15 Things the Internet Told Us That Just Aren’t True
You know what they say: If it’s on the Internet then it must be true. Well, we’re about to bust that theory. Here are a whole bunch of “facts” from the Internet that aren’t exactly true—or true at all!
This story predates the Internet. It started in the 1950s but persists to this day, thanks, in part, to people continuing to post decade-appropriate variations on the Internet. The original goes like this: A woman who wore a huge bouffant never took it down, combed it out, or washed it. One day, a spider fell into her hair, took up residence, and hatched a baby spider, which bit her… fatally. The thing is, it wasn’t true then, nor in the ’60s (when the woman wore her hair long and unkempt), nor in the ’90s (when she wore dreadlocks), nor now. Nor ever. Neither were these celebrity death hoaxes that spread on the Internet (and that you probably fell for).
If you were a kid in the 1970s, you might remember your first piece of Bubble Yum. So sweet! So soft! So… full of spider eggs?! What?! In some weird form of bubblegum backlash, rumors abounded that Bubble Yum was made from spider eggs, spider legs, or spider webs (depending on the source). It wasn’t true, and the company spent over $100,000 battling the rumor, which is still circulated to this day, thanks to repeated postings on the Internet.
Cadbury the hatchet
In a current version of the “so good it has to be fatal” candy trope, a rumor began circulating earlier this year that a Cadbury employee had been arrested for “adding his HIV-infected blood” to the company’s products. But this is pure fiction. HIV doesn’t survive long enough outside its host medium of human bodily fluids to pose a risk, even if an employee were to have done something so awful. And there’s no record of any such thing, nor of any such arrest. P.S. It also wasn’t true when the product in question was Pepsi or, for that matter, Mango Frooti. Don’t miss these 17 scientific “facts” that are actually not true.
Chocolate milk’s dark udder-belly
How does chocolate milk get to be brown? Some Internet postings claim that chocolate milk is made with cow’s milk that was rejected as regular milk because it contains cow’s blood. However, those postings are hogwash. Chocolate milk is brown because of chocolate, and, no, it doesn’t come exclusively from brown cows either.
Whatever you may have heard on the Internet, Twinkies do not last forever. Their shelf life is 25 days. While that in itself is pretty remarkable for a baked good, let’s not get ahead of ourselves: it’s not even a month, let alone the rumored seven years. Or 25. Or 100. Or indefinitely. Just, no. Make sure you know the truth about these 21 other food myths that have been debunked.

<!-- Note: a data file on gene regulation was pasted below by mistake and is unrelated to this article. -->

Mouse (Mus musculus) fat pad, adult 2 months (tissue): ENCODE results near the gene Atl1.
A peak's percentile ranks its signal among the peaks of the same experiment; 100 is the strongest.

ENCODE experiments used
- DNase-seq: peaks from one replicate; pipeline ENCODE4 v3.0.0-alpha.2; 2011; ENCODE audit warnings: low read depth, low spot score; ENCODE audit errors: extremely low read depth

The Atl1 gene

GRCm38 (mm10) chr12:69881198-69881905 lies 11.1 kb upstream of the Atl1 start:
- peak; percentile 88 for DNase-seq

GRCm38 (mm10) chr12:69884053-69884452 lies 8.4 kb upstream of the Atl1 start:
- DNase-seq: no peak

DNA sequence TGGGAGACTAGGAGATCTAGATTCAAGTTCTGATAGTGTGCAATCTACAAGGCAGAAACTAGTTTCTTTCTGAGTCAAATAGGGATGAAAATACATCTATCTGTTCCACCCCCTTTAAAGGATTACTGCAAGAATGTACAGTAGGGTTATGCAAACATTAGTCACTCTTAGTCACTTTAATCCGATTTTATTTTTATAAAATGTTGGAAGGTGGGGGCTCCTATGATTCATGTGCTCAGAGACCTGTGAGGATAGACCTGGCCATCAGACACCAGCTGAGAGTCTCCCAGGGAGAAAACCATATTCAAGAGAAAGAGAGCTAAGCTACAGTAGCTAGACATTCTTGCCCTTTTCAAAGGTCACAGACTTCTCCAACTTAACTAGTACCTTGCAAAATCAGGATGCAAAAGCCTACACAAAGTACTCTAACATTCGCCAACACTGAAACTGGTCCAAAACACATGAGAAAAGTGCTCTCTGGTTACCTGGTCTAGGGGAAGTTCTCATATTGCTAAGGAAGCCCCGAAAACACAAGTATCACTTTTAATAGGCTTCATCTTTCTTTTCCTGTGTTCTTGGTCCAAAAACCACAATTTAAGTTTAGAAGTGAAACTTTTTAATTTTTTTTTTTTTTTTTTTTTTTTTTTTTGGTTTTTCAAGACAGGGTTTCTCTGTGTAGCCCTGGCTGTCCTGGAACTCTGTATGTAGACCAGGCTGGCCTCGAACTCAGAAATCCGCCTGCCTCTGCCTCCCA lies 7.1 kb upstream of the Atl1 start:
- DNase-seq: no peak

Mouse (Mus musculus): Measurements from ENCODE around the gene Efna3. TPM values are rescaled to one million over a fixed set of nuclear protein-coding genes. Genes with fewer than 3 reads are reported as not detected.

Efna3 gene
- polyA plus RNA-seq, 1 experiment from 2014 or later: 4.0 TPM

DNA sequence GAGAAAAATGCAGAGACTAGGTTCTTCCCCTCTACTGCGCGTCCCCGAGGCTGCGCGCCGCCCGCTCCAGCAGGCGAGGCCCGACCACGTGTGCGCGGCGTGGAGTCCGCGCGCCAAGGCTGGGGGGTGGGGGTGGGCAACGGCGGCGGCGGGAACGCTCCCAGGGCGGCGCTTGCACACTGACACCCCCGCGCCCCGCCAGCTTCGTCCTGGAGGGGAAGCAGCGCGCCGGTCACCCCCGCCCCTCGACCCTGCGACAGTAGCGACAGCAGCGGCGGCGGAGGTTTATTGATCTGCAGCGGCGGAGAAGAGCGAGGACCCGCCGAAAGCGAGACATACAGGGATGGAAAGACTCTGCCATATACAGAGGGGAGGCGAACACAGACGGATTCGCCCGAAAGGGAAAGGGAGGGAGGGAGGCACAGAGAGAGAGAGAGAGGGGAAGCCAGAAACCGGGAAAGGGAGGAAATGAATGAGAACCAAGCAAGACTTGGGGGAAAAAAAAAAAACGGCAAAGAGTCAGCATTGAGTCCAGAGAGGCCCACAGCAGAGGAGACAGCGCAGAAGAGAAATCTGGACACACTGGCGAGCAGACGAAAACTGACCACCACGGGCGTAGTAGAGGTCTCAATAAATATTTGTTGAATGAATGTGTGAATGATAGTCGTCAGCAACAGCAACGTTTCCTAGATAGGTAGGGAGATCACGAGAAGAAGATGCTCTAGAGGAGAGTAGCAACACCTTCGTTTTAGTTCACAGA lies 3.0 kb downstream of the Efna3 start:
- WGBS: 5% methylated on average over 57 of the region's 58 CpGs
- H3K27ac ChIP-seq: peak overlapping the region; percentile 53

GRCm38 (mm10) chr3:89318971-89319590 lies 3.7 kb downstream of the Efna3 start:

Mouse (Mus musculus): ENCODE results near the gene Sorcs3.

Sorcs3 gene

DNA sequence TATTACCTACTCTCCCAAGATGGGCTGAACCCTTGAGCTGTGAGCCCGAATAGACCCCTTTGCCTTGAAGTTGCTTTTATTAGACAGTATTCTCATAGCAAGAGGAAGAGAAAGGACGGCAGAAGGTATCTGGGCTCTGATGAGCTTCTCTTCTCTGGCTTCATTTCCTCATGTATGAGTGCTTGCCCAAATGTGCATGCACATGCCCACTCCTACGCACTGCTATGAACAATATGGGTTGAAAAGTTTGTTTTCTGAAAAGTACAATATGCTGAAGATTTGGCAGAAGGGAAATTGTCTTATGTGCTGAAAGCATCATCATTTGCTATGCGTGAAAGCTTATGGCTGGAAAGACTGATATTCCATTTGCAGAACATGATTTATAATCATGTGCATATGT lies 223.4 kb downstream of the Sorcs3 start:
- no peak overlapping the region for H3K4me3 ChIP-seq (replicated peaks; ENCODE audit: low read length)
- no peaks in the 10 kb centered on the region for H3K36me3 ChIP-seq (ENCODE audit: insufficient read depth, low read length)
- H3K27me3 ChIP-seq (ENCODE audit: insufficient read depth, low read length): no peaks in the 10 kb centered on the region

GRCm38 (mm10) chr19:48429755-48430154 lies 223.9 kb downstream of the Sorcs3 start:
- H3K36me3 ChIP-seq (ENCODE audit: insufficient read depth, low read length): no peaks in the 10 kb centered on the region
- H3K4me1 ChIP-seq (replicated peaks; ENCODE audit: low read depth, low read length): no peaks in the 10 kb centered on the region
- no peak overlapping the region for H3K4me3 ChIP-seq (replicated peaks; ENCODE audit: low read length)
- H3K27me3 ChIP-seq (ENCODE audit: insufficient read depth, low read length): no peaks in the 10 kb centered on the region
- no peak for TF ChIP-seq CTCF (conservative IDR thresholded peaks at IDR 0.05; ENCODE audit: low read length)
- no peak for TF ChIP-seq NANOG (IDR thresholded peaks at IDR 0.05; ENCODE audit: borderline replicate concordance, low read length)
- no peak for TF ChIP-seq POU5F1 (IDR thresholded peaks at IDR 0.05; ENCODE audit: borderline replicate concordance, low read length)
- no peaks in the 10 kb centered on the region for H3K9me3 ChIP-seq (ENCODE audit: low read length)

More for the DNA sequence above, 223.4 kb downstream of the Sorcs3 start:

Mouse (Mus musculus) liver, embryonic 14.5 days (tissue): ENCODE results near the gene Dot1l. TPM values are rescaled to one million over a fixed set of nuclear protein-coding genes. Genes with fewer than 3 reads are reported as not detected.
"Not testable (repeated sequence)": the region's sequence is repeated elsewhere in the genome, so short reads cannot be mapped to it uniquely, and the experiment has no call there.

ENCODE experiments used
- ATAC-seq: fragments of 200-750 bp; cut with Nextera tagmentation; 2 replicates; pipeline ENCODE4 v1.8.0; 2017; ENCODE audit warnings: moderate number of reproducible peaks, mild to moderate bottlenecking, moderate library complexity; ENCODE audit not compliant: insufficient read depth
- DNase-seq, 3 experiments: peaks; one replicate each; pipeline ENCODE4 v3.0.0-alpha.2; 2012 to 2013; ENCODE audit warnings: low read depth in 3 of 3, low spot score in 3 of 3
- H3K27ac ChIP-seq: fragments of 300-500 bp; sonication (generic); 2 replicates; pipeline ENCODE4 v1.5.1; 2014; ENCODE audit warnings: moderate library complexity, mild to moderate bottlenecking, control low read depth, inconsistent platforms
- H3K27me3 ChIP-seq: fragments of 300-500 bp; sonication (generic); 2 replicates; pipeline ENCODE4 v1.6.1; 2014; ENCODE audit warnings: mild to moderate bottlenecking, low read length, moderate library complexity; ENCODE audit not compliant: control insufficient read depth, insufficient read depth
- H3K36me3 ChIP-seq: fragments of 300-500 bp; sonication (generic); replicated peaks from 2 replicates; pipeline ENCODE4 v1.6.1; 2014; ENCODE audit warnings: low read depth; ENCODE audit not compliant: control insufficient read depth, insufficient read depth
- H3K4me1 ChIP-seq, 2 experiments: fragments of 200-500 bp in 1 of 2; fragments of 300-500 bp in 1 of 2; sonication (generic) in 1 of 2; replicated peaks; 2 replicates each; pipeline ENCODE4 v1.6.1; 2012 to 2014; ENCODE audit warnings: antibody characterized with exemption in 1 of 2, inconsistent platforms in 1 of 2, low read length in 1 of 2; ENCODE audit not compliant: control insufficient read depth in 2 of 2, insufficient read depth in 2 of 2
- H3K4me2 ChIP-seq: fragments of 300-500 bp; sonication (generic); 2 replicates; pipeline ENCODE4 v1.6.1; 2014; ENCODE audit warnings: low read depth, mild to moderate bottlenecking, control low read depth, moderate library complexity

Sleep, baby, sleep
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“If only,” some parents might say about the Internet rumor that the U.S. Food and Drug Administration has approved a tranquilizer dart gun designed to put children to sleep. But alas, it is just an Internet rumor (and a pretty darn silly one at that).
You snooze, you lose… your life
Internet reports that a napping morgue worker in Texas was accidentally cremated by a coworker are greatly exaggerated. In fact, they’re completely false… and so are these other sleep myths that are ruining your chance of catching some Zzzs.
Facebook’s echo chamber algorithm
Tired of opening Facebook only to see posts from the same boring friends? Well, stop blaming Facebook because those Internet rumors that a Facebook algorithm only shows you posts from about two dozen friends in your newsfeed aren’t true—and won’t be, no matter how many times you repost it or post emojis or “hi” stickers on other people’s repostings of it. Oh, and in case you think your stock certificates got lost in the mail, Facebook never promised to gift you with shares of its stock just because you posted a message congratulating Zuckerberg on the birth of his baby.
You know those social media posts/text messages that tell you to “forward this message to help fund medical care” for a boy who was shot by his stepfather, a boy with the massive, disfiguring tumor, a baby born with his heart outside his body, or a variety of other children depicted in gruesome photos? Sorry. There’s not a shred of truth to them. As fact-checking website Snopes says, “if you want to make a difference in a sick child’s life, the best way is still the old-fashioned one: donate your money or your time, not a worthless text message.”
This post has been banned for its offensive content
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You’re just minding your business, posting a photo of a bacon sandwich on Facebook, when next thing you know, your post is taken down and you get a warning about posting offensive content. Happens all the time, right? No, it does not. You know why? Because generally speaking, photos of bacon are not offensive and aren’t banned by Facebook. Nor are photos of amputees, double mastectomies (at least not anymore), or nativity scenes—despite what the Internet would have you believe. On the other hand, here are 50 things that actually have been banned across the country.